Wednesday, August 20, 2014
Back in June, Shell launched a new project at its "Scenarios" site it is calling "New Lenses on Future Cities." The project is essentially an effort to project multiple visions of how the next century could go related to energy, development, and land use. One of the visions, "Mountains," assumes a strong government intervention to address climate change; another vision, "Oceans," assumes weak government intervention. Regardless of whether one agrees with all of the predictions resulting from the assumptions--I did not--the project still seems a useful tools as a starting point against which to push or pull in forming one's own vision of how the next century might go in energy and land use. Here is the set-up:
By 2050, around three quarters of the population is expected to be living in cities. The greatest growth in urban population over this period will be in China, India, Nigeria and the US. The most dramatic growth will come in thousands of smaller towns that will rapidly develop into cities. Much of the infrastructure for these new cities has yet to be designed. Booz & Company (in a study for the World Wildlife Fund) estimates that the total investment in urban infrastructure and operations in the next three decades will exceed a staggering $350 trillion.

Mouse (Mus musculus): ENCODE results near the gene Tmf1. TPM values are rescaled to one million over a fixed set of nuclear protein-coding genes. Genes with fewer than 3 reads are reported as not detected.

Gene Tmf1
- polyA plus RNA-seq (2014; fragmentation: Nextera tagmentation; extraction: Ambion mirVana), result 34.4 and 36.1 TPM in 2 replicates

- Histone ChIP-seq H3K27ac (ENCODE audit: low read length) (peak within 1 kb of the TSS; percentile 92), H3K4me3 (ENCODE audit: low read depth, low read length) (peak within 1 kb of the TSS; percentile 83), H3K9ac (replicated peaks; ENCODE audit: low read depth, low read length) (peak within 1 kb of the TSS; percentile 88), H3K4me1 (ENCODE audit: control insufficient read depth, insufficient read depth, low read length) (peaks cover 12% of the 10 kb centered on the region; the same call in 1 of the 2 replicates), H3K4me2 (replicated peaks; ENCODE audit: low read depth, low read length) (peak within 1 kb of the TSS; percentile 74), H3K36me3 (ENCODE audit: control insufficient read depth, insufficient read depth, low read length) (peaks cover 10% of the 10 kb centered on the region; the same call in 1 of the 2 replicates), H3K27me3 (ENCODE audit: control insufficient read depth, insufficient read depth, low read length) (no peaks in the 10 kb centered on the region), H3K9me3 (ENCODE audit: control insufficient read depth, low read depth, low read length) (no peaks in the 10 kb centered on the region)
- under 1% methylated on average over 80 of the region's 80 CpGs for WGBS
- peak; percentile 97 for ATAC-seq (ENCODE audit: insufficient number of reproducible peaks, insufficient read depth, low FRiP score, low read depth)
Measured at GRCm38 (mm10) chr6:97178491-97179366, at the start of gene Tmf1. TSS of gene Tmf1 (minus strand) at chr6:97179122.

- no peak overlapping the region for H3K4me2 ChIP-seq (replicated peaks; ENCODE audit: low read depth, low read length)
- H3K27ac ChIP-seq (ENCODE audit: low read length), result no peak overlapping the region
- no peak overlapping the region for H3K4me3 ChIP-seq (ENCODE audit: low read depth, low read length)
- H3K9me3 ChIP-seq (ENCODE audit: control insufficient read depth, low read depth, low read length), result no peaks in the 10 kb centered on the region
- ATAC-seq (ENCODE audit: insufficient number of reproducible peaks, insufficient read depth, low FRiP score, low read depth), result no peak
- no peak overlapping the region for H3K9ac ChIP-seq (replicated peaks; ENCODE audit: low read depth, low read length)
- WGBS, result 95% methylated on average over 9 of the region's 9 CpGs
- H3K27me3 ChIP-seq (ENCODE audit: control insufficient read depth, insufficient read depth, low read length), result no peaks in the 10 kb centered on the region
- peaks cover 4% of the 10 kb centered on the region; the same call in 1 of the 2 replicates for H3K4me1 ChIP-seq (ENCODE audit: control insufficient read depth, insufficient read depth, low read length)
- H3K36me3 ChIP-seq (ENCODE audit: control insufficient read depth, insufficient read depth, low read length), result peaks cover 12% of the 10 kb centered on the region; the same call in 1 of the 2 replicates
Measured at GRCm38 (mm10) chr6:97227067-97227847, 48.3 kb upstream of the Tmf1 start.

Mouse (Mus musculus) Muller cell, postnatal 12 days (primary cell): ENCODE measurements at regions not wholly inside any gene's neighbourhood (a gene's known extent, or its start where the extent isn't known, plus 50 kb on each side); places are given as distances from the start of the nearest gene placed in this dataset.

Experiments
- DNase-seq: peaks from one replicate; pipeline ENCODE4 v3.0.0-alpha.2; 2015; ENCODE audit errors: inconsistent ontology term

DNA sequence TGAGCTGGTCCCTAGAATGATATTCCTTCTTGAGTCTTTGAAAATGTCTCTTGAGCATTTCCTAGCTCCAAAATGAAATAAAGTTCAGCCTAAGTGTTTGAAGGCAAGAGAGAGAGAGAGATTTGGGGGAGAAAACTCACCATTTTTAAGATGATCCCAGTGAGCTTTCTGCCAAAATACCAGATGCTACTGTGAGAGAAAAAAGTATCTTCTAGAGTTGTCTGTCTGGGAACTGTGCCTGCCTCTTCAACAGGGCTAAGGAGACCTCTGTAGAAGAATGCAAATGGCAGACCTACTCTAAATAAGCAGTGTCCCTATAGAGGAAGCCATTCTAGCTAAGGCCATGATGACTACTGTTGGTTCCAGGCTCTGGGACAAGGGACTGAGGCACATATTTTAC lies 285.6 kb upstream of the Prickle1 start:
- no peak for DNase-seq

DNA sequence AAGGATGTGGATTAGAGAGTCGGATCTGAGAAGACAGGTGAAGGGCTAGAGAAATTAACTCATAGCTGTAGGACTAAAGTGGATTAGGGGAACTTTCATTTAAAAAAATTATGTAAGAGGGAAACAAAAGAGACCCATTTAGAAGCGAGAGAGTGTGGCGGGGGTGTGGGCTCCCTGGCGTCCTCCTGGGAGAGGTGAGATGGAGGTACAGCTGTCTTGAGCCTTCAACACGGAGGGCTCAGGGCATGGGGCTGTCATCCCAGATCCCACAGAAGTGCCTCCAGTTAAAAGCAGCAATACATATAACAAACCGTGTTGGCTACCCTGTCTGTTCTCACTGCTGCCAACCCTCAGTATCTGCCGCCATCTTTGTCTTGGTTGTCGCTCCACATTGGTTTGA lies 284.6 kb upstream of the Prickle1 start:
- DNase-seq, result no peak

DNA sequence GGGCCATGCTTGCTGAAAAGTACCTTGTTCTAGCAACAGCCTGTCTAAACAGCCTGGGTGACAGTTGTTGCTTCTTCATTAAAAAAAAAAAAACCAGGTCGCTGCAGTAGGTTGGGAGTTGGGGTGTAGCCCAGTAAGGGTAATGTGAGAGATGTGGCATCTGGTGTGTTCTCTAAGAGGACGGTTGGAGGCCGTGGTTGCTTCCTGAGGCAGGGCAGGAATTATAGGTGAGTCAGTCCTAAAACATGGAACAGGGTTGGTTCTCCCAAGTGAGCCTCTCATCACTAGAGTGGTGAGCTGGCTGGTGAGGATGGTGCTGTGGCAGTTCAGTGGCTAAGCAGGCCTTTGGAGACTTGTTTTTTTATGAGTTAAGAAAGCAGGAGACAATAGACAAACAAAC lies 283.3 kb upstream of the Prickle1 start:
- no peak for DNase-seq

The largest share of this will be in the emerging markets. Financing these investment needs will be a major challenge and will require significant innovations in global finance. If these needs can be met, it would constitute a major source of aggregate demand for the world economy for a long time to come.
Today, cities use 66% of the world’s total energy – and in the next 30 years this figure could increase to nearly 80%. City development in the past has been driven by assumptions that energy would be available at a relatively low price. The lack of a perceived need to secure energy supply and to develop planning policies has led to urban sprawl and energy inefficiency.
Here is the trailer:
Stephen R. Miller